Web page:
Ten years after New York City banned smoking in restaurants and bars, diners are puffing away once again.
E-cigarettes—battery-powered cylinders that deliver vaporized nicotine—are becoming the drug of choice for gourmands who’d rather not stand out in the rain, heat, or snow to enjoy a few puffs. Manufacturers of the devices, which hook up to computers like iPhones (some download!) and glow like phosphorescent jellyfish, pitch the cigarettes as odorless, ash-free, and without tobacco smoke. For some restaurateurs, that means e-cigarettes fall outside the antismoking law.
“We allow it,” says Adele LeGault, general manager at Michael White’s Costata, an expensive SoHo steakhouse where she encounters at least one e-smoker each night.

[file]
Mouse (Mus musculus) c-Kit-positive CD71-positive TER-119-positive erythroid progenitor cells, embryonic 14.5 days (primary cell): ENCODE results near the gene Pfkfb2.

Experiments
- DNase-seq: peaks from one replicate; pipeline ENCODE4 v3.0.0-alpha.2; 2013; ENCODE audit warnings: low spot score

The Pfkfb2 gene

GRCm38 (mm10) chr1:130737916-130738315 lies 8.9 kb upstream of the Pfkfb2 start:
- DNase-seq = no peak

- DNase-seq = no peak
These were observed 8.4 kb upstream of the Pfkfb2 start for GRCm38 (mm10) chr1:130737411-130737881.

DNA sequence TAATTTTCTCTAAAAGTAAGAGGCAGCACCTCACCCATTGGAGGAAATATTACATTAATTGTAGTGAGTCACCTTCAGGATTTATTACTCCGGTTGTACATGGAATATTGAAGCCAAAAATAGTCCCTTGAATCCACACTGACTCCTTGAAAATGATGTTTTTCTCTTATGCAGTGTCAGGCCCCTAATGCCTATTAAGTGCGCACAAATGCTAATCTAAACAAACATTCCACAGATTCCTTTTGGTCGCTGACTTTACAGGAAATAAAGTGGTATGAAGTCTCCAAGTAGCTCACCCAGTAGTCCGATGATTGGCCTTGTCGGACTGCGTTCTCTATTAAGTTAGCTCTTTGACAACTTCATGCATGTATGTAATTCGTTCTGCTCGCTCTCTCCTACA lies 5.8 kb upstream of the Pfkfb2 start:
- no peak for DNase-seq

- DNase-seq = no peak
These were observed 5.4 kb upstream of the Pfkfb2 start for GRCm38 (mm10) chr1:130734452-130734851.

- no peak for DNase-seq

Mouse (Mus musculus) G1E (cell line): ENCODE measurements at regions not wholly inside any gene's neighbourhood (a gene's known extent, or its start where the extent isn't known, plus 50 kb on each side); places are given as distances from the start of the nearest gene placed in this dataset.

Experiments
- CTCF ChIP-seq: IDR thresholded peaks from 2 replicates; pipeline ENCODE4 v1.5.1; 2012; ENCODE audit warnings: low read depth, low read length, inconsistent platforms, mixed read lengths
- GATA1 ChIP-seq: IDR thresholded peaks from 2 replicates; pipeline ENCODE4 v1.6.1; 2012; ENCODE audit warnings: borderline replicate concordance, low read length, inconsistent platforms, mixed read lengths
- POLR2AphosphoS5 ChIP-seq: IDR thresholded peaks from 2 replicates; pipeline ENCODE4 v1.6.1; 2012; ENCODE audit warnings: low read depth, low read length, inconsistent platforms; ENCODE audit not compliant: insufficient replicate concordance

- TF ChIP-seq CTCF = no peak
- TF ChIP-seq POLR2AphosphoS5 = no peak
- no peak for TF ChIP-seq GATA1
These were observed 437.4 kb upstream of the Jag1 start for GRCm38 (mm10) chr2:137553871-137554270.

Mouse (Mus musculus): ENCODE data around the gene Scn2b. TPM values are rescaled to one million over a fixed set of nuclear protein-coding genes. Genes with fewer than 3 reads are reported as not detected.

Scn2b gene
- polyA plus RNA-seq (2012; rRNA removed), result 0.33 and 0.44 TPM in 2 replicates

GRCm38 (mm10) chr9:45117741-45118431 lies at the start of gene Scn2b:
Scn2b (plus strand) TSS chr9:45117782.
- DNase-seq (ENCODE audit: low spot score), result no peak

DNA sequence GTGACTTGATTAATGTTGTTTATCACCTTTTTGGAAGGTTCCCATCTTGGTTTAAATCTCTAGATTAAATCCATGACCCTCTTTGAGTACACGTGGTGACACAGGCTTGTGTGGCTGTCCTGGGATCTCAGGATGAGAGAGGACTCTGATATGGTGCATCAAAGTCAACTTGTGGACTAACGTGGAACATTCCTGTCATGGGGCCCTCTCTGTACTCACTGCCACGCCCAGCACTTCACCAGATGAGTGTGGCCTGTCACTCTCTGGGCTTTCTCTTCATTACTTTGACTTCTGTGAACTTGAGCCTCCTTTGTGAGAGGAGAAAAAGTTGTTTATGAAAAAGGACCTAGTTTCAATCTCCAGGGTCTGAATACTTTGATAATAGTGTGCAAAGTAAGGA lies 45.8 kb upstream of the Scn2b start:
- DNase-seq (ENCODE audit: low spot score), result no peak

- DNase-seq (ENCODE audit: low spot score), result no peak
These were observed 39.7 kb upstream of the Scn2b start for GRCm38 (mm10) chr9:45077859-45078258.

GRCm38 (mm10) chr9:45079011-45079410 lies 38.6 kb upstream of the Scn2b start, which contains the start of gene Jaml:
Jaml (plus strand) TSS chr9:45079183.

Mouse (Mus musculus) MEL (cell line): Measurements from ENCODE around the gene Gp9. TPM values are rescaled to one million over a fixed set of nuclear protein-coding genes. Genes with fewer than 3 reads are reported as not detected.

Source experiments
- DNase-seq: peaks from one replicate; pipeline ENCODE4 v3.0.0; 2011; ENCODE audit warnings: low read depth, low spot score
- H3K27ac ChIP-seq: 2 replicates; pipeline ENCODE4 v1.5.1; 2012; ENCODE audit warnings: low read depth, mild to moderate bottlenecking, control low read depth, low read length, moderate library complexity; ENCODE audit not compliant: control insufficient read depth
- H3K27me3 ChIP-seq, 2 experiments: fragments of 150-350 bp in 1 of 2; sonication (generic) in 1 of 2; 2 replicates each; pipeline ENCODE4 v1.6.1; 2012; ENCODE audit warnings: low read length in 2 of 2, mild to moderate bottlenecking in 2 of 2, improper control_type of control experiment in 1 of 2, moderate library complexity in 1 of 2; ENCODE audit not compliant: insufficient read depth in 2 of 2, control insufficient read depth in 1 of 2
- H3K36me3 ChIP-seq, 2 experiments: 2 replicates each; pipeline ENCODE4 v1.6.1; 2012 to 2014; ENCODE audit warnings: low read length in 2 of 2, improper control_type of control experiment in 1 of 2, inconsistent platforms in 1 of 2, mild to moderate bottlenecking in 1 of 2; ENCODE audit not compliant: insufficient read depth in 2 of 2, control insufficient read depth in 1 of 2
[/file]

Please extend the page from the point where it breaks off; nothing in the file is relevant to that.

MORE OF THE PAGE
Other big-name operators are still grappling with the issue. Neither Danny Meyer’s Union Square Hospitality Group (Maialino, Shake Shack) nor Daniel Boulud’s collection of French spots has an e-cigarette policy. Eleven Madison Park, where dinner for two can easily approach $900, says it would permit e-smoking in its lounge but not in the dining room. Gabriel Stulman’s more casual group of eateries (Perla, Fedora, Montmartre) forbids it.
Here’s what some of New York’s most prominent chefs and restaurateurs have to say about e-cigarettes: